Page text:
Dennou Coil: A Circle of Children

Genre: science fiction / action /adventure
Setting: Daikoku City / future
Special Groups/Powers: hackers, encoders, kid detectives, illegals, Satchii, pets, glasses, meta bugs, meta tags
Selling Point
: semi-cyberspace world; unique lifestyles

First off, I must say: Dennou Coil has an amazing setting. It’s a futuristic, half-cyber, half-real world that can only be experienced fully when wearing “glasses” — a trend that is popular among kids, but sometimes lost among adults. You can liken this fascination with technology to our present day, in which kids are crazy-computer-savvy while their parents are lucky if they can find the power button on the monitor. Really, it’s a very cool setting. The town that the anime focuses on is Daikoku City, which is known to be the birthplace of glasses and cyber-world technology. However, don’t let all this science fiction scare you; life for the townspeople is exactly like our own normal lifestyles, and the characters are very human. That is the amazing part of this anime: the producers manage to fit in all this technological gadgetry, and yet life goes on normally. Of course, there are some unique qualities of life, which I will discuss at a later time.

Now, the story of the anime unfolds little by little throughout the episodes, though it’s not a clear, clichéd “save the world” type of adventure or anything. Rather, the plot revolves around a young girl, Yuko, who is nicknamed Yasako (“gentle child”), and her friends as they explore the mysteries of the half-cyber world. There are a lot of mini-plots that drive the central plot along, which I will not reveal, because that would totally ruin the fun. x)

Now, there are also cyber-pets in this world, which behave like normal pets and can interact with glasses-wearing humans. Though, strangely enough, they cannot actually be “felt.” Nevertheless, humans become attached to their cyber pets as they would any real ones, and the cyber-pets are loved and loving. Yasako has a cute little puppy called Densuke who gets into all kinds of trouble, especially with Kyoko, Yasako’s annoying little sister. And although Densuke isn’t the smartest pup in the litter, he is fiercely loyal to his owner… and it’s very touching, this kind of loyalty. (see below for picture)

Ain’t he precious? Now, there are also “Illegals,” which are viruses that target and infect cyber pets. There’s actually a lot more to them than just that, but again, no spoilers here. Illegals often exist in “obsolete spaces,” which are older, discarded versions of the cyber world.

Targeting these Illegals are machines called “Satchii” (short for “Search Maton”) who float around and bust things up with their lasers. The problem, however, is that the Satchii are a nuisance to children who wear glasses and do minor bad things, like messing with obsolete space and such.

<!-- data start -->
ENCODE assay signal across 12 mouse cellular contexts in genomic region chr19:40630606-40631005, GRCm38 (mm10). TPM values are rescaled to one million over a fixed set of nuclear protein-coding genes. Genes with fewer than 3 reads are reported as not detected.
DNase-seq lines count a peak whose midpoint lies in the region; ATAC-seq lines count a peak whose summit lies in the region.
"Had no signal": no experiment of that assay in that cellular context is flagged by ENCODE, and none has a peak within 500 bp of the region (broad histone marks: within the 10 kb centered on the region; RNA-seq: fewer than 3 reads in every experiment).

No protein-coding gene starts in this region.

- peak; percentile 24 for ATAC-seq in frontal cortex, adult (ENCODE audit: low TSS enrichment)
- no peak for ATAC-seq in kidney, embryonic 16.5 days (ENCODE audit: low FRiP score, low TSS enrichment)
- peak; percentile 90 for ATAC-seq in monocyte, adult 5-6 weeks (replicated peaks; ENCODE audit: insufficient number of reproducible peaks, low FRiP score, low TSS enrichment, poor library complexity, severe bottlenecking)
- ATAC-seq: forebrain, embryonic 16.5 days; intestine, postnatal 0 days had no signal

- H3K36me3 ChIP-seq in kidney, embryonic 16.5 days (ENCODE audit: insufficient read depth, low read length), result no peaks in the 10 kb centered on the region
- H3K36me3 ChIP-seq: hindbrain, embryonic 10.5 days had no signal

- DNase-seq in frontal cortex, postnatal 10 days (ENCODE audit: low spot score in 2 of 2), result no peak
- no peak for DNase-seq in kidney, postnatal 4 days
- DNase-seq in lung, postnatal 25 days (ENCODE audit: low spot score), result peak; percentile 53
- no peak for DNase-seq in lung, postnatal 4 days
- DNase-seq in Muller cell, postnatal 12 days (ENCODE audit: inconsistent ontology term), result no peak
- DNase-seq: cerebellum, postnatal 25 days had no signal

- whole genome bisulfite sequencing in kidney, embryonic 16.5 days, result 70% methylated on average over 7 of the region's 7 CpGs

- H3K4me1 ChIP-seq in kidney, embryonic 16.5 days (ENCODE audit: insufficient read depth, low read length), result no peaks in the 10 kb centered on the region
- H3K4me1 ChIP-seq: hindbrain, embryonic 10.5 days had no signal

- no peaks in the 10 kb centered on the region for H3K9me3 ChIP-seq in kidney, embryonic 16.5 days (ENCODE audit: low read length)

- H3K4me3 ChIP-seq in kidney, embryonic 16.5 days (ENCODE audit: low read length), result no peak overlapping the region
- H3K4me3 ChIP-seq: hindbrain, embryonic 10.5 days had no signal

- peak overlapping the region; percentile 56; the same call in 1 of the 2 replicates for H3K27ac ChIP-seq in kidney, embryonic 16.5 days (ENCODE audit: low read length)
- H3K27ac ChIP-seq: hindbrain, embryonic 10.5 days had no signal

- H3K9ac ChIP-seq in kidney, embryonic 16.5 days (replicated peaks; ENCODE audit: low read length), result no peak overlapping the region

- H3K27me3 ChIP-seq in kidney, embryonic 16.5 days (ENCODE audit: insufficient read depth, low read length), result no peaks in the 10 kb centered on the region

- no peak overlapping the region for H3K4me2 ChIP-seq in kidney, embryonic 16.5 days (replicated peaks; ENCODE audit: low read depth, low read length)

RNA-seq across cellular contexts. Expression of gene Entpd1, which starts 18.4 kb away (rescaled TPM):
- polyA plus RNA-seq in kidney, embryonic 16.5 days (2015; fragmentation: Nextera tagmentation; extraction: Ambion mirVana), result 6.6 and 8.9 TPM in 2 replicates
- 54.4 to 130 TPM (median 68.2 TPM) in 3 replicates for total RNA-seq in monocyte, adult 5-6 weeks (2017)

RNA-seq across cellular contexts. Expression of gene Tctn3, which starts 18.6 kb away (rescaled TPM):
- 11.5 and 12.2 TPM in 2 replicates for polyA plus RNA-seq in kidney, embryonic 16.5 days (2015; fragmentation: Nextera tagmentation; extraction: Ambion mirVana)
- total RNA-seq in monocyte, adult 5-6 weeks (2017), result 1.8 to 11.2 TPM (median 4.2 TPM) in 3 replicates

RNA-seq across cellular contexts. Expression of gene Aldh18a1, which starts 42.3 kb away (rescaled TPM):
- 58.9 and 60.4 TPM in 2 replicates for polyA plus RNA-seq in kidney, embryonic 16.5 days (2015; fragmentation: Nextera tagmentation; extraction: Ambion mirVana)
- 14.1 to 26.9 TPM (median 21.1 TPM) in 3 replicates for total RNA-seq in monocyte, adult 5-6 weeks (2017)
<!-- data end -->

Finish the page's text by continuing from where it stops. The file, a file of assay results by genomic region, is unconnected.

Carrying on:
Moving along. Fumie, Yasako’s friend, is a member of Megabaa’s Coil Dennō Detective Agency, a group of child detectives who basically run errands for Megabaa (Yasako’s grandmother and an expert cyber programmer). Fumie, in contrast to gentle Yasako, is outgoing, take-charge, and very well aquainted with the cyber world and its nuances. She invites Yasako to join the agency as well and introduces such things as “meta tags” (slips of paper with codes on them that do various things: shoot lasers, erect walls, etc.) and “meta bugs” (the basic resource that is used to generate meta tags; also a form of currency among children).

And then there’s Isako (“brave child”), whose real name is actually Yuko, just like Yasako’s. There’s a lot of compare and contrast that can be done between the two girls, but basically: Isako is very independent, very good with encoding, very cold, and very mysterious; Yasako is a little helpless, a little clueless, but always open and friendly. Isako is what they call an “encoder,” a powerful manipulator of cyberspace. Yet she, like all the other characters, is very much human, as you will see.

Ah, there’s a lot more stuff I could describe, but I’ll let you see for yourself… (‘cuz I’m a lazy mofo).

The selling point of this anime is obviously the half-cyber world and all its gadgetry. But it’s not just that — it’s the way it’s presented. Unlike most science fiction, where humans clash with technology, this world simply absorbs the cybernetic matrix, and the people live in harmony with their semi-cyber surroundings. And life goes on. Human lifestyles, emotions, virtues, and etc. are explored alongside the mysteries of the cyber reality, which is not so far from the emotions and virtues of humans as people would like to think.

All in all, this is an amazingly creative, original, and poignant anime. The technology will fascinate you — the emotions, in later episodes, will captivate you. I highly recommend it. There is nothing more I can say to do it justice; so go ahead and see for yourself.

Rating of Truth: 96/100

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~ by sublunaryxsoul on August 29, 2008.

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